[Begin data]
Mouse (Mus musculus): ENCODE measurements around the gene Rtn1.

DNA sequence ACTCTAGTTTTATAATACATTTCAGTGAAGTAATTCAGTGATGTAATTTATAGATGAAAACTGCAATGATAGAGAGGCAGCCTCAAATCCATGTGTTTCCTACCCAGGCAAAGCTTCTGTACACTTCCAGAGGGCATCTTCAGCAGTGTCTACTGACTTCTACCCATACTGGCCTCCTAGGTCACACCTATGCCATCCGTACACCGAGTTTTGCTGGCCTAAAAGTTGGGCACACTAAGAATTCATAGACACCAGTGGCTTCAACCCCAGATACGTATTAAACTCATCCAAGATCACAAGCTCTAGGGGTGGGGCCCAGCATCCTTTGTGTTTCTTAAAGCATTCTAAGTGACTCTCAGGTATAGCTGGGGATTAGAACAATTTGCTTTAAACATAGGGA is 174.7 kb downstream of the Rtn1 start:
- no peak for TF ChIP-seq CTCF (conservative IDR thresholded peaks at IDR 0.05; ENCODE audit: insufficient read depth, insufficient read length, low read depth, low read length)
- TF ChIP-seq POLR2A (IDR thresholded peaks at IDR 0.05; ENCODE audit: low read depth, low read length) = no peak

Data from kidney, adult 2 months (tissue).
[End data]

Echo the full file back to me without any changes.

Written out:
Mouse (Mus musculus): ENCODE measurements around the gene Rtn1.

DNA sequence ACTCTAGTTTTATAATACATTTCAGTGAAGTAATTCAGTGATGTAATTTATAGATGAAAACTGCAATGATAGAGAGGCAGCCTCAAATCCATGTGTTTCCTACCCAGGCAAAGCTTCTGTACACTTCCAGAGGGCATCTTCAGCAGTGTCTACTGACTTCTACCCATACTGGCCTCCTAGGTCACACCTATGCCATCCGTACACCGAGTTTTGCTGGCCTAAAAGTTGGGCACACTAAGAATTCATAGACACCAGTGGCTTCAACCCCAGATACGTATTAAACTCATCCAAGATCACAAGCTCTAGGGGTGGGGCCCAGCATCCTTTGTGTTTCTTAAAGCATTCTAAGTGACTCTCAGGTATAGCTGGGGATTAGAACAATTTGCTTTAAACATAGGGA is 174.7 kb downstream of the Rtn1 start:
- no peak for TF ChIP-seq CTCF (conservative IDR thresholded peaks at IDR 0.05; ENCODE audit: insufficient read depth, insufficient read length, low read depth, low read length)
- TF ChIP-seq POLR2A (IDR thresholded peaks at IDR 0.05; ENCODE audit: low read depth, low read length) = no peak

Data from kidney, adult 2 months (tissue).